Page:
The Teeth

Simply make some teeth shapes (squares, rounded....pointy?!?) and attach them overlapping the lower lip slightly

The Moustache.

Cut out to small rectangles, each one about half the length of your gnomes mouth, shape it a bit and attach them slightly overlapping the teeth.

The Nose.
Tear drop shape attached overlapping the moustache a bit

The eyes and eye lids

For the eyes roll out a small ball, cut it in half and place them either side of the nose.

To make some eye lids make 4 small snakes. Place one below the eye and blend the points at the end in. Repeat with one over the top of the eye (if you overlap the lower lid a bit it looks a bit more realistic)

Cheeks and ears.
Pretty much the same as the eyes but for the ears you may want to flatten them out a bit and when attaching them make sure the edges are smoothed in.

The hat
Take your cone and make the base slightly concave so it will sit on your gnomes head rather than "float" above it. You an also sculpt creases in the clay to make it look more like its cloth and bend the point over a bit (personal choice, you dont need to)

The Eyebrows
As you did with the moustache but above the eyes. If you overlap onto the hat it give it a bit more of a cartoony feel.

Step 4: Best Foot Forward.

Take the two leg balls we rolled earlier and cut the ends off them. Only enough to give it a flat "base"

Take one of the bits you have cut off, half it and the attach them to the legs like shoes.

Roll out two long snakes long enough to wrap around the base of the gnomes legs and over the shoes and do so (so it looks like trousers)

Attach these to the body making sore to smooth in the edges (if needed you can do the same thing you did for the head and body)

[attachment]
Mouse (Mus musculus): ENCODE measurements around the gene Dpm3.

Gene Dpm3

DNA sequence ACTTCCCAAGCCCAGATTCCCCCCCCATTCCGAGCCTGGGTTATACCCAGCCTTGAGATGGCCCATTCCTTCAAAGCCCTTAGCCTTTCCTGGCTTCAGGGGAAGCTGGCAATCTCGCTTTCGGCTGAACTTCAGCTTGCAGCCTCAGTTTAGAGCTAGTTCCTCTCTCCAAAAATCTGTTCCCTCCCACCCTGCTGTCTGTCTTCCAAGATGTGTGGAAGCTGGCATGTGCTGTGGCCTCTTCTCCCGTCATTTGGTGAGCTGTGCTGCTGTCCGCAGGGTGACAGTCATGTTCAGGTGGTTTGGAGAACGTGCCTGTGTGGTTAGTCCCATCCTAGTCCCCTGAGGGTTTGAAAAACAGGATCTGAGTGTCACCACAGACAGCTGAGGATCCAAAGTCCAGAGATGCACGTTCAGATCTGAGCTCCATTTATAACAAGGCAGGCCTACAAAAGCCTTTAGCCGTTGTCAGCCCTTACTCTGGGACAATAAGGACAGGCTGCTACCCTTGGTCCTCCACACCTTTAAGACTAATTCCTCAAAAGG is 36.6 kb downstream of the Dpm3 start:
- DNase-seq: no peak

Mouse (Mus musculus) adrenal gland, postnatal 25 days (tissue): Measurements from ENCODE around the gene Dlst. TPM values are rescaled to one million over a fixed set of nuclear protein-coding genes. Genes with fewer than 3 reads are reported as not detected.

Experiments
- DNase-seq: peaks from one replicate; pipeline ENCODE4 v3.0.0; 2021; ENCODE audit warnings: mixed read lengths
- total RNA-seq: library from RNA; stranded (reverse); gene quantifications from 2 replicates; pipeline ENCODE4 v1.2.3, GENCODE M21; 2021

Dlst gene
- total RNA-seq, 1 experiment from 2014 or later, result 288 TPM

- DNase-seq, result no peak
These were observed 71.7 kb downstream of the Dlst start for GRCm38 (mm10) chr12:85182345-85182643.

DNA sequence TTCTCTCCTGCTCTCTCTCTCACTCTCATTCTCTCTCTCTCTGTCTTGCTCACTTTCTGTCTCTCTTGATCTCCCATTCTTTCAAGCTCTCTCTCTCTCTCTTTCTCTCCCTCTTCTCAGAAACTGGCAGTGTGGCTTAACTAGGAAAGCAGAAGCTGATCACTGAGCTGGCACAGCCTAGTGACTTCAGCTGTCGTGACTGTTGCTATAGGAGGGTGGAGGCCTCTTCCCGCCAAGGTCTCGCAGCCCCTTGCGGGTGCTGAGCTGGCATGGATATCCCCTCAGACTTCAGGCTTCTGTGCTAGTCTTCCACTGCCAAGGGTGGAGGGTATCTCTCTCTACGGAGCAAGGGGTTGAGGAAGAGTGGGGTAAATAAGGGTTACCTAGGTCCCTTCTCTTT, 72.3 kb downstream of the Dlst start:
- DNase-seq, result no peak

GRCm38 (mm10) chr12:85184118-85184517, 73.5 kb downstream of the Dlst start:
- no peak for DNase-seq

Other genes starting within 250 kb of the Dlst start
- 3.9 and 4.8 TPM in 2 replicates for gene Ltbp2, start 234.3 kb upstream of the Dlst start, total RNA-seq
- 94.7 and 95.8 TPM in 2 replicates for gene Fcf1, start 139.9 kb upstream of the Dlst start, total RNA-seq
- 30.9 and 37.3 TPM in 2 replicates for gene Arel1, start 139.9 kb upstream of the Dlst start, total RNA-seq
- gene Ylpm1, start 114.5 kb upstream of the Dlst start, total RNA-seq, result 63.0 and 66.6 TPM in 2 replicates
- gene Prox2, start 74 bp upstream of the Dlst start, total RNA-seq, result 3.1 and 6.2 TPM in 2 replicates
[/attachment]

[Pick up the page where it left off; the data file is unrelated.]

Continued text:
Step 5: Up in Arms

Almost there.

For the arms we want to take our long tear drop shapes.

Roll out a snake appropriately thick enough to be fingers for these and cut 10 bits long enough to be fingers (you will need to use your judgement here again as I'm assuming everyone's arms may be a bit different.)

Start attaching these to the bigger end of the tear drop along one edge (not the middle) smoothing the ends in and bending the fingers into the desired position.

I then added little lumps as knuckles and a slightly larger lump as the elbow.

Now roll/cut out a rectangle big enough to be a t-shirt sleeve for your gnomes arm and wrap it around the "shoulder" shaping it to look like a t-shirt sleeve.

Attach the arms in your desire pose.

You may want to add additional touches and details now.

Now its ready to be baked as per your polymer clay's instructions.

Step 6: Paint It Up

Once it has baked let it cool and I dont think you need a step by step here, Paint it as you see fit :)

Once the paint is dry give it a coat of varnish (mainly if you are going to have them outside)

And we are done!!!

You have made a gnome! Possibly the first in your gnome army.

As always I hope you enjoyed this instructable and as always, thoughts, comments and even photos of your own Gnomes are always welcome in the comments section below.

Happy sculpting!

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    17 Comments

    0
    babygoatguy
    babygoatguy

    1 year ago

    Do you think you could explain how to make gnomes in different positions?

    0